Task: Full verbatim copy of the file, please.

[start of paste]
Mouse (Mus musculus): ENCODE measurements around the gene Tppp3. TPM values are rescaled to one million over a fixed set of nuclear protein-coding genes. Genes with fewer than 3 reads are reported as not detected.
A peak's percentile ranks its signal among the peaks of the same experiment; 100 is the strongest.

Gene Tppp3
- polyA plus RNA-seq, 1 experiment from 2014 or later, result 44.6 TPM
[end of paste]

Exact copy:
Mouse (Mus musculus): ENCODE measurements around the gene Tppp3. TPM values are rescaled to one million over a fixed set of nuclear protein-coding genes. Genes with fewer than 3 reads are reported as not detected.
A peak's percentile ranks its signal among the peaks of the same experiment; 100 is the strongest.

Gene Tppp3
- polyA plus RNA-seq, 1 experiment from 2014 or later, result 44.6 TPM